Sally Hawkins is especially fine in these last minutes, but the whole cast is strong. Spall was my favorite, but Eddie Marsan is also peppery and funny as the UK coach, and Yang is a delight as the unapologetically infatuated love interest. Butterfield (Ender in Ender’s Game) is a touching presence at the center of the movie, and a charismatic one, too—it’s believable that girls might fall for him, not in spite of his strangeness but because of it.

The InternThis heavy-handed message comedy may do well enough at the box office, but something tells me it won’t get a ton of serious critical sympathy. It’s about as soft-edged and undemanding as movies get, with almost all of the story’s conflict kept on the margins, while the center is filled with platitudes and pleasantries. But I can’t claim I wasn’t engaged by it from start to finish.

First of all, said message—that old people are a resource society ought not to squander—is one I find myself agreeing with more heartily every year. Writer-director Nancy Meyers dramatizes this, not very urgently, by sending bored, affluent retired Brooklyn widower Ben (Robert DeNiro) to work as an unpaid intern at an exploding online shopping business founded by Jules (Anne Hathaway). In part because of strained relations with her mother, Jules is uncomfortable with older people, but Ben’s unassuming diligence and discretion quickly break through her defenses, and they bond.

That, I guess, is the second thing I liked about The Intern. Ben isn’t the father Jules always needed; the two bond as friends and colleagues. I think the third and biggest reason I liked The Intern, though, was just because of the chance to see DeNiro in a light, relaxed, funny vein. Though his character is underwritten and preposterously flawless, DeNiro himself is good company here.

Much of Hathaway’s role consists of admiring Ben’s old-school style. Jules, and presumably Meyers speaking through her, seems to regard as the biggest fault of the younger generation of men in this country their failure to wear suits and ties to work, and to carry a hankie with them in case a nearby woman needs a good cry. Strictly from an aesthetic point of view, I entirely agree, but it’s worth remembering the power structure that style symbolized. Whether Jules, or Meyers, would have enjoyed trying to build a career in the suit-and-tie world of Ben’s prime is a point The Intern doesn’t raise.

Friday, September 18, 2015


Opening this weekend:

The Scorch TrialsThe screen version of James Dashner’s novel The Maze Runner, released a year ago this month, was about a bunch of teenage boys with no memory, living in an encampment surrounded on all sides by an enormous maze that only opened during daylight hours. At the end they got out, to find they were test subjects of an evil scientist (Patricia Clarkson) in a post-apocalyptic society.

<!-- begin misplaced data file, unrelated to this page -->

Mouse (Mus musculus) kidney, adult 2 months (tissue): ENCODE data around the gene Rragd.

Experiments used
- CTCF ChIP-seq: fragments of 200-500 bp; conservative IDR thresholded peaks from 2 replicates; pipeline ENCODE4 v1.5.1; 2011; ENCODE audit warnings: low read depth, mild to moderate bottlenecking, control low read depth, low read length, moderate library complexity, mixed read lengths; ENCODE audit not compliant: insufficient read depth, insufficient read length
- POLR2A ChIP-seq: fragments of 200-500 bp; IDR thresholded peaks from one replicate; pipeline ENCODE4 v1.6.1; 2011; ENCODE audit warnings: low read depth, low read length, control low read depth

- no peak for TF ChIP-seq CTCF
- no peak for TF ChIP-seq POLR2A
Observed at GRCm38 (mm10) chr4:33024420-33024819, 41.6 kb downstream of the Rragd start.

This sequel follows the surviving boys, and one girl, as they escape from yet another sinister complex, only to find themselves in the Scorch, the godforsaken, sandblasted ruin of an American city. As they try to reach a (possibly mythical) resistance, they’re beset by zombies (here called “cranks”) and other menaces, and are pursued all the while by the scientist’s minions.

The first film was fairly routine masochistic young-adult-fiction melodrama, but that mysterious maze gave it a certain fascination, at least until everything was overexplained toward the end. Scorch Trials doesn’t have anything that tantalizing. It’s just a jumble of sci-fi chase movie tropes. Everything seems to have been borrowed from other movies—The Omega Man, Logan’s Run, The Road Warrior, Coma.

Director Wes Ball, who also helmed The Maze Runner, manages the big action scenes well, and several fine character actors—Giancarlo Esposito, Aidan Gillen, Barry Pepper, Lili Taylor and Alan Tudyk, among others—provide some energy. Most of the kids are attractive but on the uninteresting side, with one big exception: a young actress named Rosa Salazar joins the gang about midpoint, and gives Scorch Trials a much-needed dose of soulfulness.

Black MassJonny Depp plays James “Whitey” Bulger, a notoriously brutal South Boston gang boss of the ‘70s and ‘80s, in Scott Cooper’s somber, violent true-crime drama. Cooper’s focus is on Bulger’s unholy alliance with the FBI, apparently the result of the boyhood hero-worship that one of the agents (Joel Edgerton) had for him.

Depp is convincing and scary but repellent, and you may find yourself wondering why you should care about this charmless monster. Not, of course, that he would be less of a monster if he was more charming, but part of the dynamic of the gangster picture is the transgressive thrill it offers in making gangsters so charming we forget they’re monsters while we’re watching.

We certainly don’t forget it here. But the cast is strong—Benedict Cumberbatch stands out as Whitey’s respectable brother—and the movie packs plenty of punch.

By the way, for the tens of readers out there who are no doubt wondering why there was no Monster-of-the-Week yesterday, the feature is on hiatus. Probably at least until October gets here.

Friday, September 11, 2015


Opening this weekend:

The VisitRecently I was reading a silly online list of pop-culture opinions—though the list referred to them as “pop-culture facts no one denies”—meant to be provocative. Number Six read: “The Village is a borderline excellent movie that would garner unanimous praise if it was M Night Shyamalan’s first film.”